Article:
Power Up Implication

Now that we have a power up spawning that the player is able to collect. Why don’t we look at how we set them up so that extra collects add to usage time instead of overriding it or meaning nothing at all.

When the player collects a power up that they are already using, they very likely expect or hope for one of two outcome, to extend the timer on the power up or to improve the power up further. For now, we will look at extending the time they can use the power ups.

One of the problems with Coroutines is that you can have multiple copies of the same routine overlapping itself. This can cause problems if you are using the coroutine as timer that flips a bool. So what do we do about it? We setup a timer value outside of the routine that we can change without entering the coroutine itself.

Let’s look at the Triple Shot Power up as our example.

Float used as a Timer Value
Triple Shot Power Up Coroutine

Here we have the Timer Value (set at the top of the class) and TripleShotRoutine() which controls whether the power up is active or not. The first thing that happens when we start the coroutine is that we set the power up to active, even before we start any loop because we don’t need to keep turn in it one every loop, just when it starts. Then while the power up is active we stay in this while Loop and since we don’t need to do anything else right away we will use WaitForEndOfFrame() before continuing. For this routine we aren’t using WaitForSeconds() because we will changing the Timer value potential between seconds and the FrameRate gives a finer increment to work with.

At the end of the frame, we subtract the Time.deltaTime from our Timer Value. For those that don’t know delta Time is the amount of change in the Time held by the game between the end of one frame and the end of the next frame. And since that processing can take longer on some frames than longer, this gives a way to pace things and add a sense of ‘Real Time’ to frame by frame actions. So while after one frame we may subtract only 0.01111f from our Timer, after 90 or so frames that will add up to a full second (presuming that the game’s frame rate is 90 FPS, the amount will adjust automatically for slower, faster or variable frame rates so that after 1 second the proper amount is removed.)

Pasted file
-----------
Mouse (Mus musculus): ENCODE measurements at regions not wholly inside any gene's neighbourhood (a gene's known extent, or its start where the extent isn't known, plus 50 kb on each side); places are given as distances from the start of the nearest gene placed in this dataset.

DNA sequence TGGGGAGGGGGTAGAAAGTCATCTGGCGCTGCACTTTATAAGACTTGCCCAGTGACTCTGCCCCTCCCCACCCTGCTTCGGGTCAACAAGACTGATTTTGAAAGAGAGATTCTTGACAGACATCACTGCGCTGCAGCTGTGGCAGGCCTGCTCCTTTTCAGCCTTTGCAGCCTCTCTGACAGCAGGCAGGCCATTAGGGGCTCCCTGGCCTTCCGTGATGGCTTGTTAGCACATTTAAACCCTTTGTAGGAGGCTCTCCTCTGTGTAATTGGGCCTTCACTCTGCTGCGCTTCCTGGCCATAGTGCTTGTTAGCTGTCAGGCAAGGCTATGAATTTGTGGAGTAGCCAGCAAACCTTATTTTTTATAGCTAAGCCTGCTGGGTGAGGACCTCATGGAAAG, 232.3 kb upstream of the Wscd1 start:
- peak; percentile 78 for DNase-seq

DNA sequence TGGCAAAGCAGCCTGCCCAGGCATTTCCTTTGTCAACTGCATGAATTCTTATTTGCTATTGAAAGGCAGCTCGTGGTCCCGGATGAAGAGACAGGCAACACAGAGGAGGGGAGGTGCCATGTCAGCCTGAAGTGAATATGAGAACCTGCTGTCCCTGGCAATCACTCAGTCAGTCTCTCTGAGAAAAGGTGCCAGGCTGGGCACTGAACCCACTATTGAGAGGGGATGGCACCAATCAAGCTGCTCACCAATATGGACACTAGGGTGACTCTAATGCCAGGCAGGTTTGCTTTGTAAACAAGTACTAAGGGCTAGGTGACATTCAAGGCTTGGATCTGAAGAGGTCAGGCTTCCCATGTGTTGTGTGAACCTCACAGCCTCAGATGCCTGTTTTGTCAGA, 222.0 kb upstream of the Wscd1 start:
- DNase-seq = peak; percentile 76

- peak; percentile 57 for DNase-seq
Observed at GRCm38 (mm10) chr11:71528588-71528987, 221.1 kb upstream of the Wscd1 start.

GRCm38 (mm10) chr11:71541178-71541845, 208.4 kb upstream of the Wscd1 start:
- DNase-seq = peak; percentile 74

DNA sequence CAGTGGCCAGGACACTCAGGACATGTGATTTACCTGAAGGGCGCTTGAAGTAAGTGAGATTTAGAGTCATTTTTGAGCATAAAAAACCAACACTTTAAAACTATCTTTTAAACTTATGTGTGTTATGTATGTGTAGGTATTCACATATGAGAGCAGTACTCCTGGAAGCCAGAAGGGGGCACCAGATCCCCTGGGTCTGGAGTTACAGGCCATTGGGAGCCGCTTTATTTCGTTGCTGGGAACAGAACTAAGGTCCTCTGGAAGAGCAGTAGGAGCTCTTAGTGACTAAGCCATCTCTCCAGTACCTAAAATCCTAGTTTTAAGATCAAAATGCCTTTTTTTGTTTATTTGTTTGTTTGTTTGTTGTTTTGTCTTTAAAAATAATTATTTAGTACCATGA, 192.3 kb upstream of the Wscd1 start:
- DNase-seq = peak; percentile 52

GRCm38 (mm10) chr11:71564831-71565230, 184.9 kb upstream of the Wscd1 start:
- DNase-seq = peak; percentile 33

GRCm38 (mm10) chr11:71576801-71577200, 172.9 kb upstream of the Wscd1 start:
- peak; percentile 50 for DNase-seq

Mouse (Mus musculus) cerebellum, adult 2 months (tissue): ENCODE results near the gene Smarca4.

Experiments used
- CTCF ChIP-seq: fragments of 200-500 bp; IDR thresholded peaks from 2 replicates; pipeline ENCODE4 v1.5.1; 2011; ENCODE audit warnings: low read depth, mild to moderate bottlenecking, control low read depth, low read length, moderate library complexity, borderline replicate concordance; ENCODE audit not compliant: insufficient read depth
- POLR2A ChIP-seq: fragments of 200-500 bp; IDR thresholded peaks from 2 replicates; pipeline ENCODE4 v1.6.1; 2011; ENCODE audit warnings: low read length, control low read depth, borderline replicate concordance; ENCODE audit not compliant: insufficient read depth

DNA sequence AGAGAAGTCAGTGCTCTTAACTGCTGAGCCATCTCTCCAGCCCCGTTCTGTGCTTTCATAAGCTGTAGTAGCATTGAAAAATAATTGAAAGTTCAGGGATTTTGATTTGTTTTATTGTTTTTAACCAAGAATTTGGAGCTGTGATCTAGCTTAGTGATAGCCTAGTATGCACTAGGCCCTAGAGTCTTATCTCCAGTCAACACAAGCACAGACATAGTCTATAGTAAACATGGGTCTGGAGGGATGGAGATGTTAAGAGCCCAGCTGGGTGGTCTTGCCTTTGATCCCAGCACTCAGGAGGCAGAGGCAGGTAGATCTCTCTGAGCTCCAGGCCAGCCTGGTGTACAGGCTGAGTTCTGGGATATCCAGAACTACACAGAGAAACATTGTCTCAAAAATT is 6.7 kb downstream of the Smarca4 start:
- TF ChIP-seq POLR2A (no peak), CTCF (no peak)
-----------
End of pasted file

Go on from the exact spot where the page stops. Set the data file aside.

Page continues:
And that is all this coroutine does until the Timer value has dropped to or below 0. At that point, we hard set the Timer to 0 so that we don’t have any overflow hanging around when we restart the power up again. When We give the player a 5 second power up, they should get all 5 seconds of it.

Then we set the Active bool to false so that next time the coroutine tries the While loop, it fails and ends the coroutine.

Now let’s take a look back at our Switch statement case that starts the Routine. First, we add 5 to the Timer. We could set it to 5, but that would only reset the timer if the player collects multiples in a row.

Then we check to the Coroutine is running by checking the Active Bool that is only flipped on or off from within the routine itself. If it is False, then the last power up ran out and we need to restart the Coroutine. If it is True, then the power up is still running and adding to the Timer is all we needed to do to keep it running.

Next time, We will look at the Shield Power Up which increases ‘Hit points’ and is used up instead of running on a timer.

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